The Cabriolet that took Best of Show was, according to Coker, an extensive restoration. The car was built in 1924, but its current body wasn't fitted until 1932 and in all the time since then, the car has only had four owners.
In addition to that vehicle, Coker said many other Best of Class-winning cars were wearing fresh, period-correct Coker rubber, including a 1957 Ferrari 250 GT Pinin Farina Cabriolet Series I, a 1914 Rolls Royce Silver Ghost Kellner Torpedo Phaeton and a 1956 Jaguar D-Type Roadster.
Additionally, several special trophy-winning vehicles were also sporting Cokers including the Chairmans Trophy winner, a 1926 Renault 45MC Manessius Cabriolet de Ville; a 1931 duPont Model H Merrimac Sport Phaeton that took the Classic Car Club of America Trophy; and a 1933 Lincoln KB Dietrich that won the Lincoln Trophy.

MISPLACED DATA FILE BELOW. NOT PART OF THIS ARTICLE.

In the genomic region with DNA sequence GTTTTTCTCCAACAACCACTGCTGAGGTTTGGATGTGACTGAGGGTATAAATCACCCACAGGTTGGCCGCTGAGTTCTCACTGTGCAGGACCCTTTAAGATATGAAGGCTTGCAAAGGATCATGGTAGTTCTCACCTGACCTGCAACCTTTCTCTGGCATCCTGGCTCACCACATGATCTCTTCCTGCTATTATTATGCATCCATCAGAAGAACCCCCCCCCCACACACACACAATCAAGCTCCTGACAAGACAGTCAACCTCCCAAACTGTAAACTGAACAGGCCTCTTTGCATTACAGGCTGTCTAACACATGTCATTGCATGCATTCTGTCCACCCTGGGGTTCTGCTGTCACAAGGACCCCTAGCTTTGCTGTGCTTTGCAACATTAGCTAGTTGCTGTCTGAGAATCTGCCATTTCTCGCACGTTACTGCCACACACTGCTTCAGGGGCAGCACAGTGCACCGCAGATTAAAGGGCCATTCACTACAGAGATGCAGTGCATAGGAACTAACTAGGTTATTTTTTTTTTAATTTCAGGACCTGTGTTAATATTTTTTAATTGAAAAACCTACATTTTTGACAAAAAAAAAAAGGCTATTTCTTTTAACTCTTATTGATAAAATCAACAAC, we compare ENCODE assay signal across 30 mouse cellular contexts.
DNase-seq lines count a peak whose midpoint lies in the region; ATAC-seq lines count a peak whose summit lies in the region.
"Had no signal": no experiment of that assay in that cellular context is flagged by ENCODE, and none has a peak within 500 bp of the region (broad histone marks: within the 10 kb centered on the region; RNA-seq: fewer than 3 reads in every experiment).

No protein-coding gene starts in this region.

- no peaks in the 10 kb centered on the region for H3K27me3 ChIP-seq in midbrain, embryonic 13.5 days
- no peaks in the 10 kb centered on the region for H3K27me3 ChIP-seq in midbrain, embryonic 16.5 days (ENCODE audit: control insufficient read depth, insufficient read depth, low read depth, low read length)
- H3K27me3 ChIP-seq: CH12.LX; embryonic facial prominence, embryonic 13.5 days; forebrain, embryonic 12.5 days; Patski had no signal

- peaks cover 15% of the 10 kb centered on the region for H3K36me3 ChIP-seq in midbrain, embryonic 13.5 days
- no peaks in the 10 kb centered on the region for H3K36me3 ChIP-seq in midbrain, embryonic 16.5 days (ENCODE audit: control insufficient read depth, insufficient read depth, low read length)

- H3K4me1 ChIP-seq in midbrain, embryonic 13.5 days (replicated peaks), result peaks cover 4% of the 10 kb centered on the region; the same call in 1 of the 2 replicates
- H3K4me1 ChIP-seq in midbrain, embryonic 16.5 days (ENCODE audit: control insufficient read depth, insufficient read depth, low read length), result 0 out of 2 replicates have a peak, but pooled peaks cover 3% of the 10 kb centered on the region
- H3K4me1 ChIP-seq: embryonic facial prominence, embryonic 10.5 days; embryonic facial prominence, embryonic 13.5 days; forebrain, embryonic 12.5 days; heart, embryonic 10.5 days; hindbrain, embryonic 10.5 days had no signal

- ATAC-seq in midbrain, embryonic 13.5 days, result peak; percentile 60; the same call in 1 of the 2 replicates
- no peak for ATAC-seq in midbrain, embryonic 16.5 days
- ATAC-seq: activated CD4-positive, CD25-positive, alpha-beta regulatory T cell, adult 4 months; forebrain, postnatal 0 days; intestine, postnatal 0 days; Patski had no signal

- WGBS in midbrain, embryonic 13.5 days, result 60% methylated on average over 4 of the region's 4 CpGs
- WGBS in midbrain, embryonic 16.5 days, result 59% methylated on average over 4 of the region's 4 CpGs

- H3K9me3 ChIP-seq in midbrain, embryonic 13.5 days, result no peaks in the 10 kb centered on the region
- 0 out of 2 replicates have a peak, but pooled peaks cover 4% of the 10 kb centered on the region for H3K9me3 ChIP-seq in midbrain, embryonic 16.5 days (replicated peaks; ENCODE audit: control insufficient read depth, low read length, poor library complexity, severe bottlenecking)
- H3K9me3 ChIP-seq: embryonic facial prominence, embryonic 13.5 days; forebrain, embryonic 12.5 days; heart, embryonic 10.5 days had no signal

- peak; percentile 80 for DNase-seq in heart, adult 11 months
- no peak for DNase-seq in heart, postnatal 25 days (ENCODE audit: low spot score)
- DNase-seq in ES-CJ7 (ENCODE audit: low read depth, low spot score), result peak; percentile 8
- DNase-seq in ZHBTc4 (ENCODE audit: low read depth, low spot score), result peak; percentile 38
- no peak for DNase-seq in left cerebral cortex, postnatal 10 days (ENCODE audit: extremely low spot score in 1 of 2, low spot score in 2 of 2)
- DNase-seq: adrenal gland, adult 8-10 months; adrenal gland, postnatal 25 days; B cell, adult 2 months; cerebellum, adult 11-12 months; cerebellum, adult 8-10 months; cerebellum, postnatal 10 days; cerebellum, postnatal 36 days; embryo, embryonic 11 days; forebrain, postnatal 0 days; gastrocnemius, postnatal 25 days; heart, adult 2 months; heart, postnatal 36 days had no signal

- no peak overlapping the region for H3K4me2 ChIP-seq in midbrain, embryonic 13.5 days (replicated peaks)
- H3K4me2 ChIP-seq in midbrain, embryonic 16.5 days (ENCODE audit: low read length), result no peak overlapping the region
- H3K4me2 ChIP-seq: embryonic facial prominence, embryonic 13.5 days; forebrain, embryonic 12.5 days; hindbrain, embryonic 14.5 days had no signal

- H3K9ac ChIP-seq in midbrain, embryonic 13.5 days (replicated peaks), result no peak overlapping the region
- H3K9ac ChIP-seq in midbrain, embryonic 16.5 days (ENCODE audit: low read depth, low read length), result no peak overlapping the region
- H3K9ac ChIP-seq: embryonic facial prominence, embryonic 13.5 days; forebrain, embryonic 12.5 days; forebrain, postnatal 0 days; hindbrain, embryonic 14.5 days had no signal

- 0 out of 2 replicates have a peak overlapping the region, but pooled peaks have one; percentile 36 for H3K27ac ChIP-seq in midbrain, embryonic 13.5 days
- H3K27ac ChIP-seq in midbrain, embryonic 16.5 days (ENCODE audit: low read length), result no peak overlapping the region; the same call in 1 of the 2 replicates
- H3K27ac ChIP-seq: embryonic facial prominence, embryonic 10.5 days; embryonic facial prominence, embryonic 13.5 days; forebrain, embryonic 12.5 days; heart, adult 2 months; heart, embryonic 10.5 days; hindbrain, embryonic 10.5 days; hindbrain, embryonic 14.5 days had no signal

Chattanooga-based Coker said it was the tire of choice for nearly every vehicle in the early-period classes — with eight out of nine cars in the A-1 Antique class riding on Cokers as well as six out of nine A-2 Pope class cars. Five out of six of the B Vintage class cars and a large selection of C-1 American Classic Open class cars also chose Coker.